GZA completed a comprehensive noise study during a rezoning process that amended a manufacturing district to a residential district. Several New York City public policies supported the rezoning, including initiatives that promoted affordable housing, equity, economic development, and sustainability.


The property, housing a one-story structure, is adjacent to the heavily traveled Whitestone Expressway and is subject to significant vehicular noise. The proposed development would result in a nine-story, 430-unit residential building. While operational aspects of the noise study were readily observable during the rezoning review, determining future construction noise in that phase of the project was a challenge. A remarkably compressed schedule was necessary to achieve project approvals, requiring immediate mobilization of field staff and seamless coordination with the development team and acoustic professionals.


Noise specialists reviewed operational and construction noise as part of a larger Environmental Assessment effort to determine if those elements would have potential noise impact on the proposed development. Noise monitoring to assess existing vehicular traffic noise was conducted at five locations on the site during peak weekday vehicular travel periods (AM, midday, PM) on a typical midweek day for 20-minute periods. Analysis of field data on existing traffic resulted in window wall attenuation recommendations for the proposed design. Proposed traffic changes caused by the proposed development were also considered and, since the radius of the study area included LaGuardia International Airport, the initial impact analysis also considered aircraft noise; neither of those impacts were deemed to produce significant adverse impacts. While it was challenging to assess the impact of long-term construction on nearby sensitive receptors (low- to medium-density residential buildings), the team drew upon field noise data from comparable, active construction projects in the area to build a detailed acoustical model of monthly construction activity to assess impact. As a result, several construction-related noise mitigation measures were recommended, including a cantilevered construction fence, use of electric (vs. diesel) equipment where possible, minimized idling of vehicles, and alternative equipment for high-noise-generating activities such as pile driving.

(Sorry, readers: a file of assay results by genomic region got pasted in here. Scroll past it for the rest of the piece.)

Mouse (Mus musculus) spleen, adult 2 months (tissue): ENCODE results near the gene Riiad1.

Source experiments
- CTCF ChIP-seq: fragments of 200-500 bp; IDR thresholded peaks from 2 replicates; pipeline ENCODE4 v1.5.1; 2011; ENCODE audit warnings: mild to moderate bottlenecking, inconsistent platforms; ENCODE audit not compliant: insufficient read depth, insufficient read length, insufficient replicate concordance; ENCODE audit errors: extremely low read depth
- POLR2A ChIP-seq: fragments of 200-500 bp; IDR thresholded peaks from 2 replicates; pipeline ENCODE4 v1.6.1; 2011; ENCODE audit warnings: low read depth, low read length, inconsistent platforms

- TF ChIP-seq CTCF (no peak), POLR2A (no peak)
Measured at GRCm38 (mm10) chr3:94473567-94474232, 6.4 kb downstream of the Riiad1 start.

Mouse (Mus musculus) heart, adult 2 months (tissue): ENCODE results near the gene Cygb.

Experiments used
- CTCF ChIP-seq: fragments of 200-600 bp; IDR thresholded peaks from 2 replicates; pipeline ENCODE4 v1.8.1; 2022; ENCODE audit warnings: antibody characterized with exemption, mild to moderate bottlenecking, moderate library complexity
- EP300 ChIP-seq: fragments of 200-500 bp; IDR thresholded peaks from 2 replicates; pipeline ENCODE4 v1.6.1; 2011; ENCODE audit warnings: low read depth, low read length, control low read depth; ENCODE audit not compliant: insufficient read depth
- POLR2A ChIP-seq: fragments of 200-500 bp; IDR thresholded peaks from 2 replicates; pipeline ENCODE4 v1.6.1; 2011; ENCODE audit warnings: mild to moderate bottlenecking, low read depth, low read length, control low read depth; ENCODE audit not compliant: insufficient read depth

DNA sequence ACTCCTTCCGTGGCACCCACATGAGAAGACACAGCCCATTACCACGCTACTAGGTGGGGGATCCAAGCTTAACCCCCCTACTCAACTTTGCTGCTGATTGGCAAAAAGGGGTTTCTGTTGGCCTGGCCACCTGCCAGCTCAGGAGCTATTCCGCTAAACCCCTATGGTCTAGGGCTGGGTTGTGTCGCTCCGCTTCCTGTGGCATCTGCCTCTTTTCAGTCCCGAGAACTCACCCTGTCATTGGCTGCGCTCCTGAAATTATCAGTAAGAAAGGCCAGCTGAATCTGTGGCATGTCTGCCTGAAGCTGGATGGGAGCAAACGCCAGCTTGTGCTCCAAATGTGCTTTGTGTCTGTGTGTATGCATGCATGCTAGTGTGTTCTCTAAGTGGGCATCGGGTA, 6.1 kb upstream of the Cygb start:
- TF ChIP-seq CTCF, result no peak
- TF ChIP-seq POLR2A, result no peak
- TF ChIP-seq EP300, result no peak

GZA’s noise study facilitated the project’s rezoning by the New York City Department of City Planning, Environmental Assessment Review Division, contributing to the advancement of multiple public policy initiatives. The noise attenuation recommendations were formalized in the property’s E-Designation, incorporating measures protective of human health into this and any future developments on the site.